Cooperative breeding often results in unequal reproduction between dominant and subordinate group members. Transactional skew models attempt to predict how unequal reproduction can be before the groups themselves become unstable. A number of variants of transactional models have been developed, with a key difference being whether reproduction is controlled by one party or contested by all. It is shown here that ESS solutions for all situations of contested control over reproduction are given by the original tug-of-war model (TOW). Several interesting results follow. First, TOW can escalate enough to destabilize some types of groups. Particularly vulnerable are those that have low relatedness and gain little from cooperative breeding relative to solitary reproduction. Second, TOW can drastically reduce group productivity and especially the inclusive fitness of dominant individuals. Third, these results contrast strongly with those from variants of TOW models that include concessions to maintain group stability. Such models are shown to be special cases of the general and simpler TOW framework, and to have assumptions that may be biologically suspect. Finally, the overall analysis suggests that there is no mechanism within existing TOW framework that will prevent a costly struggle for reproductive control. Because social species rarely exhibit the high levels of aggression predicted by TOW models, alternative evolutionary mechanisms are considered that can limit conflict and produce more mutually beneficial outcomes. The further development of alternative models to predict patterns of reproductive skew are highly recommended.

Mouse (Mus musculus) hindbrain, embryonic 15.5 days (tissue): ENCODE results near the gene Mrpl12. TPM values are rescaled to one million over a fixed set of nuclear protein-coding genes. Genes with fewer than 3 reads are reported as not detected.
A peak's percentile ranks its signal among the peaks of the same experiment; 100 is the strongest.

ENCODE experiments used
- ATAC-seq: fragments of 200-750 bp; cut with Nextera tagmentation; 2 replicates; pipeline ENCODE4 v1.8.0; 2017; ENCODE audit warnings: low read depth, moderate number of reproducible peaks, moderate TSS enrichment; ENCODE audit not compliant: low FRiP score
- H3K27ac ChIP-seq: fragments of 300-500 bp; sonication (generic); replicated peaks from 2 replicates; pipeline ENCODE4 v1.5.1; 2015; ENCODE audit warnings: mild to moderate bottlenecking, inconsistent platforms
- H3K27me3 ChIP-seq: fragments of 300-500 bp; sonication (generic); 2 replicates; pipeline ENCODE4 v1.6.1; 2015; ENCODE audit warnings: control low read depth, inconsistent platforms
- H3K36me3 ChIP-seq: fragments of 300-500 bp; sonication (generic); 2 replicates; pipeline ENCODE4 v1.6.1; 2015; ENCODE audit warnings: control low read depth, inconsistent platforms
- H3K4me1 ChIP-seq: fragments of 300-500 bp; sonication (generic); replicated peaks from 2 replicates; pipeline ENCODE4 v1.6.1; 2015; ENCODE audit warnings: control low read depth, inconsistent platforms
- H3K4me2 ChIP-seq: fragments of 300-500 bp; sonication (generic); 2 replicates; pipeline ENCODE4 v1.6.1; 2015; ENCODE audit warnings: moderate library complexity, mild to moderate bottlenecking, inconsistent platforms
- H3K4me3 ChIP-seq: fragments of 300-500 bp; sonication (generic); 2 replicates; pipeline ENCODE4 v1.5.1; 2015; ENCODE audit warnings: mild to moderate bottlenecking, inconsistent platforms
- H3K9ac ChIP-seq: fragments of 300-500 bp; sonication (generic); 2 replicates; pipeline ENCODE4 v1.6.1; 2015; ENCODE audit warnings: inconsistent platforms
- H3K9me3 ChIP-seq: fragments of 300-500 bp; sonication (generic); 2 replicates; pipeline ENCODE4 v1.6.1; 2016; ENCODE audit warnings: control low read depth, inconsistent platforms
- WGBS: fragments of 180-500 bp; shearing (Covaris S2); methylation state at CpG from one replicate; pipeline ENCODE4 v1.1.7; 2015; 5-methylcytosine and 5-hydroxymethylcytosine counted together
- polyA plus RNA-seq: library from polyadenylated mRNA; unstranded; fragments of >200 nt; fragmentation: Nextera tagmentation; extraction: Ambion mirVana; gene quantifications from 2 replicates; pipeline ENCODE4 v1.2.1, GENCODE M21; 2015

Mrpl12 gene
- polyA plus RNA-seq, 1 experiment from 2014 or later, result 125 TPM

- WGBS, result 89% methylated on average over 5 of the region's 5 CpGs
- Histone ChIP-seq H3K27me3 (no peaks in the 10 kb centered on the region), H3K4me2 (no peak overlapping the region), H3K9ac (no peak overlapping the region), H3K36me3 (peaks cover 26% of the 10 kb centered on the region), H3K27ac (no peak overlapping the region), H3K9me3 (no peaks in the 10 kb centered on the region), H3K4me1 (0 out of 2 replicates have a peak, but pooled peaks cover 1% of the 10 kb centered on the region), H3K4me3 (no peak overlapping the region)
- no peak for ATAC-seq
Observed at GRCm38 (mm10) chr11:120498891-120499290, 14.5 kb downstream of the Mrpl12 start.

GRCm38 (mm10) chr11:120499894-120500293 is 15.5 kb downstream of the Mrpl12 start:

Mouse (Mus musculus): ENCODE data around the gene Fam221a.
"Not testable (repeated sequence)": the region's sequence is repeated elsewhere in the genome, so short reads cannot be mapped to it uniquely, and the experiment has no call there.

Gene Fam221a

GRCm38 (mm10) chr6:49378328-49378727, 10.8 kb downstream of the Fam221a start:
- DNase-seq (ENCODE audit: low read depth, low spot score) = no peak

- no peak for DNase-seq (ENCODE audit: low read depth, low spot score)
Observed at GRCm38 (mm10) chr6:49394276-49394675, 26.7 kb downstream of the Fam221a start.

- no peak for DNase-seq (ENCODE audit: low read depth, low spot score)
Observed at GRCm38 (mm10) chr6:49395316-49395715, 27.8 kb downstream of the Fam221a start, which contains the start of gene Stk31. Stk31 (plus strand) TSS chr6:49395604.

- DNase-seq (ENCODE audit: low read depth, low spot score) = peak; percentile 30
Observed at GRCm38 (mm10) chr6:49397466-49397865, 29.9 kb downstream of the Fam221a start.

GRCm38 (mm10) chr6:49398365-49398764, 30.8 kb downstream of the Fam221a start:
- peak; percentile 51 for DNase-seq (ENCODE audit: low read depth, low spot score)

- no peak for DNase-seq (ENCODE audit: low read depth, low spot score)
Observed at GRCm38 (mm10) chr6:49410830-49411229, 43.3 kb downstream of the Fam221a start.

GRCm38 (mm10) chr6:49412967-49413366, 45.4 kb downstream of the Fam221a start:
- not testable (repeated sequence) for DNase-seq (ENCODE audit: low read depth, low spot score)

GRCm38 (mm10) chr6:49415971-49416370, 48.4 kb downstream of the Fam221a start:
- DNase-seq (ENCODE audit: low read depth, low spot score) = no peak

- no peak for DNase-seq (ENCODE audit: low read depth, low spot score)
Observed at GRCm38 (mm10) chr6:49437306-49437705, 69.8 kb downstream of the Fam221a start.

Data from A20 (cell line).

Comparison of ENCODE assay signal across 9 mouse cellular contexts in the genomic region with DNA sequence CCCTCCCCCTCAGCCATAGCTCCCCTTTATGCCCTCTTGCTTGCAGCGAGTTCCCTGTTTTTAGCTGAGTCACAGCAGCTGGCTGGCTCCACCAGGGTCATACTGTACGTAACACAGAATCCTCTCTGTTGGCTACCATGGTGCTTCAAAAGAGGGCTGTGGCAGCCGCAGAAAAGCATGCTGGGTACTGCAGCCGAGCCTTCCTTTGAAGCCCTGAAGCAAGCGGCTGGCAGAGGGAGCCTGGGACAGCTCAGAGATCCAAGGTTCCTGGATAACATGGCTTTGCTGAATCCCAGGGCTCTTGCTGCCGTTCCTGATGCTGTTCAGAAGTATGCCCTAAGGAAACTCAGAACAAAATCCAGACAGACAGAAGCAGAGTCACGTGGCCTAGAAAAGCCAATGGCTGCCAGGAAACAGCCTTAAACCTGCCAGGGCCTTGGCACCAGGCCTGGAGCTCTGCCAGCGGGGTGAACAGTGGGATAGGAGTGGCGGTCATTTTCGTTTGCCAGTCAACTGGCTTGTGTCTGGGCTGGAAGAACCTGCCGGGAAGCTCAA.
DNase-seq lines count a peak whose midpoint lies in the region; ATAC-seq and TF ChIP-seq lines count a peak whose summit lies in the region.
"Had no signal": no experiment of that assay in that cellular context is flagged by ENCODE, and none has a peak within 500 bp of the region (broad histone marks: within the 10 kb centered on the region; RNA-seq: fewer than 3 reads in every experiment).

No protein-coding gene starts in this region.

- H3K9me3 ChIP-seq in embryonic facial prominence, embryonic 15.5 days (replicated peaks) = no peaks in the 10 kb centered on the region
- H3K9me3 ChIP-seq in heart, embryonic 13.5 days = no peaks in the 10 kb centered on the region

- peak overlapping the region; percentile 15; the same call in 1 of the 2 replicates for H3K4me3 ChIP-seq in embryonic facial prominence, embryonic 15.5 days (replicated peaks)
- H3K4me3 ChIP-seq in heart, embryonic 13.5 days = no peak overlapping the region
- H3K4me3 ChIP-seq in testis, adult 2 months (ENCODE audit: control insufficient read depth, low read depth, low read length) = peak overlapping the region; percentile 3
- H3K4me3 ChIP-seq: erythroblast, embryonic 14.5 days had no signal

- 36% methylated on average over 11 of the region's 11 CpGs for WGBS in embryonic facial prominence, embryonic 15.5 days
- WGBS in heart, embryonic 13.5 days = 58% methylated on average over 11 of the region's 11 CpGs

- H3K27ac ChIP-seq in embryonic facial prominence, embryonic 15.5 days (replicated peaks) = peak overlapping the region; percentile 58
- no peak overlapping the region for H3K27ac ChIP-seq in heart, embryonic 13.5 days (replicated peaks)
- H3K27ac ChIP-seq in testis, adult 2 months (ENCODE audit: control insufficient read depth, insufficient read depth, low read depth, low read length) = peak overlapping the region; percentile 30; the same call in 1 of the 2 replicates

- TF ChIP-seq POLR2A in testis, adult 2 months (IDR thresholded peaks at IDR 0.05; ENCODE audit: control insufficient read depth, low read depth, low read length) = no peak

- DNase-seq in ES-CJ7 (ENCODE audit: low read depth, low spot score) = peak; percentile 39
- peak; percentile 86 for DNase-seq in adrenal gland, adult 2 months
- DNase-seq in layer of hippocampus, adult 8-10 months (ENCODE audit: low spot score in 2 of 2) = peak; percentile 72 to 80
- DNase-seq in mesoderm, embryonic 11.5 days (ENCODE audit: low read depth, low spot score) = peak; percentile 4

Vol. 61 • No. 5
Vol. 61 • No. 5